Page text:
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Jim Ash Feature

September 9, 2022 - Jim Ash Feature

Good morning, Y'all!

I have to say how lucky I am. Really, really lucky. For the past 25 years, or so, I've been working with my dad. First I hired him as a computer programmer when he "retired" from his big-corporation job. Then, when I bought Folkcraft Instruments back in 2007, I moved him from an office to the wood shop, and have kept him busy working as a dulcimer builder ever since. My dad's father was a professional carpenter/woodworker and Dad was already pretty extraordinary in a wood shop before instrument building became my primary vocation. It made sense to use his skills in the shop!

Dad can do everything from running the computer-controlled tools to operating a piece of 4" x 6" sandpaper. He's got a pretty broad skill-set, really. Dad's musical background is pretty broad, too. He played clarinet in the 70s (even performing on stage with Linda Brockinton, dulcimer champion!), sang in lots of singing groups - church choirs, barbershop quartets and the like - both in Arkansas and in Indiana. Dad still plays - and sings - with the Woodburn (Indiana) Dulcimer Club every Tuesday evening.

Lately, I've put him in charge of fretboards and heads. The fretboard is easily the most complicated, fussy, and time consuming part of making a dulcimer. Especially on our new triple-racing-stripe Custom Series instruments.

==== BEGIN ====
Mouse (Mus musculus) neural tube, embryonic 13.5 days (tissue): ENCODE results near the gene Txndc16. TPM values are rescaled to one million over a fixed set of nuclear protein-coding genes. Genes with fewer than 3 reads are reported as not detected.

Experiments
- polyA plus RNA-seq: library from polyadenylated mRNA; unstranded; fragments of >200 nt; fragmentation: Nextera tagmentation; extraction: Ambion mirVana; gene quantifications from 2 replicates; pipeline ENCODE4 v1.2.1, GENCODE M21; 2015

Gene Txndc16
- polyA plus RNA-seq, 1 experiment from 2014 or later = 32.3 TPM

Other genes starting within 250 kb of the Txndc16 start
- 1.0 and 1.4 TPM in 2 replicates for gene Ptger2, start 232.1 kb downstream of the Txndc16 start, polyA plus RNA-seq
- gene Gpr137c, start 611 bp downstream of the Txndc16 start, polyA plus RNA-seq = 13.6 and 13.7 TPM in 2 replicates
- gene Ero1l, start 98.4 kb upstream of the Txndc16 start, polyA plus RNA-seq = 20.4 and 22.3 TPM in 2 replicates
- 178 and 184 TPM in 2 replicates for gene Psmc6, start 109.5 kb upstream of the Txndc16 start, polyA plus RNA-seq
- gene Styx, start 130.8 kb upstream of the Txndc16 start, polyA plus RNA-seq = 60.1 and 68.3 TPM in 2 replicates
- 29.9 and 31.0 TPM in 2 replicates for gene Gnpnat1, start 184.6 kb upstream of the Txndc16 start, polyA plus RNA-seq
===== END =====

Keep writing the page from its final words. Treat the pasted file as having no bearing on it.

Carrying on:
jim ash installing frets

The above photo shows Dad using an arbor press to insert frets into a fingerboard. (I guess it's not, technically, a fretboard until there's a fret or two?) We could install the frets with a hammer, but they would end up bent - just a little - and that's a problem when trying to set the string height during setup.
We work with six kinds of fret wire and make fret slots in two distinct sizes - 0.5 millimeters and 0.6 millimeters - and we do both flat fretboards and radiused (curved) fretboards. Dad has a whole page of specs - details that are unique to each fretboard. It is quite fussy, but Dad's mind handles detail-oriented tasks really, really well.

I couldn't make a dulcimer without my dad's help. Regardless of the name on the tag inside, any instrument we've made since 2007 has had Dad's hand on it. So when you play a nice tune (especially a snappy fiddle tune), think of his contribution to your music, if you would!
Thanks for reading, and for giving me the opportunity to brag about one of my favorite people. I hope Y'all have a great Friday and can find time to make some music this weekend! Maybe on an instrument that my dad helped make for you...
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Richard Ash